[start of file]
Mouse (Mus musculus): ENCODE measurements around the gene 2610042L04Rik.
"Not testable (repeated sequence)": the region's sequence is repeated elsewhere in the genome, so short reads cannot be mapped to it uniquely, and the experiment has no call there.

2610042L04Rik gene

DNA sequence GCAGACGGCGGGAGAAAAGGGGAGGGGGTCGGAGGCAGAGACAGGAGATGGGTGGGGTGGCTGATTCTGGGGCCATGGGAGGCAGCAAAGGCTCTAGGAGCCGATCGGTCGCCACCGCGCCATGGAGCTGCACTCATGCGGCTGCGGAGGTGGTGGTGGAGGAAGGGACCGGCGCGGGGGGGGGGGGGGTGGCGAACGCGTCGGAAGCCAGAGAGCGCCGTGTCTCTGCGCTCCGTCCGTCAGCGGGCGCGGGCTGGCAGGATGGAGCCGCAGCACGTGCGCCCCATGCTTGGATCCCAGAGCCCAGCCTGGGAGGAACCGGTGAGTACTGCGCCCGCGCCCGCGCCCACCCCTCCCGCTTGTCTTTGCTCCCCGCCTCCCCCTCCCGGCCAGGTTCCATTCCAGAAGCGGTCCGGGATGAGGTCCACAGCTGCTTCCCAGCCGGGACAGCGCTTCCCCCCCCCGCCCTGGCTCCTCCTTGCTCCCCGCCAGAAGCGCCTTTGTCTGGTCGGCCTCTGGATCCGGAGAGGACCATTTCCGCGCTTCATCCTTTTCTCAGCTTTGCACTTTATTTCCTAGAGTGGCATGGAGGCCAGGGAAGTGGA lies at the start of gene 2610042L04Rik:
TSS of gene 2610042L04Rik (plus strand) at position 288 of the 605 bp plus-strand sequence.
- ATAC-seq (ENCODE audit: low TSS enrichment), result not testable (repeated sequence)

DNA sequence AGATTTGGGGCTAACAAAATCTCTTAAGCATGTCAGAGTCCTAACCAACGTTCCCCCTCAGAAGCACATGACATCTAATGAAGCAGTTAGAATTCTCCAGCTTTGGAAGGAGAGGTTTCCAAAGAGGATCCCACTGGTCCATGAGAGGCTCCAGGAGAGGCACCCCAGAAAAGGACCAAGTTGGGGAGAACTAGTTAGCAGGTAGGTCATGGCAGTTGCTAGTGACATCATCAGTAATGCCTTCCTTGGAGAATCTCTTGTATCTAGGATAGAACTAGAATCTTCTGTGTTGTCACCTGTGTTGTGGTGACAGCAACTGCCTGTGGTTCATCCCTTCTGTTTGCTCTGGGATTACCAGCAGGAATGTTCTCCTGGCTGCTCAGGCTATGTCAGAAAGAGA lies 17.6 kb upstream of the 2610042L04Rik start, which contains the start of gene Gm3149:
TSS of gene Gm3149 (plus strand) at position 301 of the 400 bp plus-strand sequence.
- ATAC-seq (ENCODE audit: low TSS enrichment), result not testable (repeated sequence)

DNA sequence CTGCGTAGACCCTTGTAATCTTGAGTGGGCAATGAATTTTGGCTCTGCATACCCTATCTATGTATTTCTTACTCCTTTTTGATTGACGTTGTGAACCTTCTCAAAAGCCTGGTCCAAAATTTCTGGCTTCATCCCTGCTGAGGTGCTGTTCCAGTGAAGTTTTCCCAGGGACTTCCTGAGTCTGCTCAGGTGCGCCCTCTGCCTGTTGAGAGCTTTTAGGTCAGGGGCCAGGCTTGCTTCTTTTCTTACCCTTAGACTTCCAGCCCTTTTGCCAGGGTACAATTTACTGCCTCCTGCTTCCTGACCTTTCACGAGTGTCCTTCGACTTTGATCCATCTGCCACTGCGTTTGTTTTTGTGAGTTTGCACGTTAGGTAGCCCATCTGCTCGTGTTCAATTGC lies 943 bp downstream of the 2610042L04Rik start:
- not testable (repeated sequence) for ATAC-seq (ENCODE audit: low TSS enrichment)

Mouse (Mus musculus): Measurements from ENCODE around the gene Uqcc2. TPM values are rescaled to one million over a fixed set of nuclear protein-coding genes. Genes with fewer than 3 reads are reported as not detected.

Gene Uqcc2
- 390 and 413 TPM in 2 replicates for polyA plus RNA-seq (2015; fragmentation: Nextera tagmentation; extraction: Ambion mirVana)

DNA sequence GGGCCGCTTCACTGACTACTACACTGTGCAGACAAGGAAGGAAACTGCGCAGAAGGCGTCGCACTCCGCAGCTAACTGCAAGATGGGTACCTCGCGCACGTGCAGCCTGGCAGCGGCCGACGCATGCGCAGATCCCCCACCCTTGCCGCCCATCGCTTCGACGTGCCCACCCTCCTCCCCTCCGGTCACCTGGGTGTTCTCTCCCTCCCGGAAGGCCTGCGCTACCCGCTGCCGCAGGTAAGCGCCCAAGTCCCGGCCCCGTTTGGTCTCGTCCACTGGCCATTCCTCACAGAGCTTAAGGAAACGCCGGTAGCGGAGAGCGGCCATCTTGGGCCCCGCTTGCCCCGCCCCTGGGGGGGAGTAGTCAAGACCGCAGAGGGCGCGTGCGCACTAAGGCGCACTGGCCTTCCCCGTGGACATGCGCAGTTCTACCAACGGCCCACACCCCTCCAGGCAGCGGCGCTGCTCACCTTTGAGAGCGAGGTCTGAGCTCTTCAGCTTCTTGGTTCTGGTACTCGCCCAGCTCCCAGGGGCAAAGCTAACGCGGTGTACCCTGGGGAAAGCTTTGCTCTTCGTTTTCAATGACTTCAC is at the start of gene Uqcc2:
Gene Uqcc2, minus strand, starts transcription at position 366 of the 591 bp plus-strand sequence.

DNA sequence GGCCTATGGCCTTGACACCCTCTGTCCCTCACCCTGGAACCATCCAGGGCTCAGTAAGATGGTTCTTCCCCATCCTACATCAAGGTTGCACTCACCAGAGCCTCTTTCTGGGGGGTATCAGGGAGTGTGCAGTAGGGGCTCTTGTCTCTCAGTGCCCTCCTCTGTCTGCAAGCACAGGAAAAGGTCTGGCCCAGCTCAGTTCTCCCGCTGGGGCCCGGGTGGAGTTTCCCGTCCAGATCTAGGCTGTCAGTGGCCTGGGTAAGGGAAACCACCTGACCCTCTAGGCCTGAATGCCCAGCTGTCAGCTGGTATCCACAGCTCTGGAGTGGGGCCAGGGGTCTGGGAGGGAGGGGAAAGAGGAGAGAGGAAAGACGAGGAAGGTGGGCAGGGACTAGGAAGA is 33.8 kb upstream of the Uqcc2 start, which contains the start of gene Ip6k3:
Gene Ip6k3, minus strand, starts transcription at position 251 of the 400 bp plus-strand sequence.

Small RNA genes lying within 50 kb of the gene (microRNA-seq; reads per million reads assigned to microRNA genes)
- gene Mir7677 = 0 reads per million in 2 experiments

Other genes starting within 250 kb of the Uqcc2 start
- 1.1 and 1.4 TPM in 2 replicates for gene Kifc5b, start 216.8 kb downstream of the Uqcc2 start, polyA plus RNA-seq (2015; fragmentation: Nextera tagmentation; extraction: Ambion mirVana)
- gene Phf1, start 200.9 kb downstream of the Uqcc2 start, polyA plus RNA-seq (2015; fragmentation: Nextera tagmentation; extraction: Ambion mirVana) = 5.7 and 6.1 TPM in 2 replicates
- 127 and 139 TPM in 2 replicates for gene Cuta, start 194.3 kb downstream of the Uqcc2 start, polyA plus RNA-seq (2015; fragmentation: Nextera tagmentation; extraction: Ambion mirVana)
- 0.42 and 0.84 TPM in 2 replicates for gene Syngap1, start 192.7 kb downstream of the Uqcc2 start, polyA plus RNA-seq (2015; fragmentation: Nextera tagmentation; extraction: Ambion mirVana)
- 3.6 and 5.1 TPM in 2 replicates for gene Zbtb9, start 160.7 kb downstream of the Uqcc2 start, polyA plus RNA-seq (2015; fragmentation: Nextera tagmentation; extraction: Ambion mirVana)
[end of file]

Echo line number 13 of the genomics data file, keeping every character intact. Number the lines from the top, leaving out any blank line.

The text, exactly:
Gene Uqcc2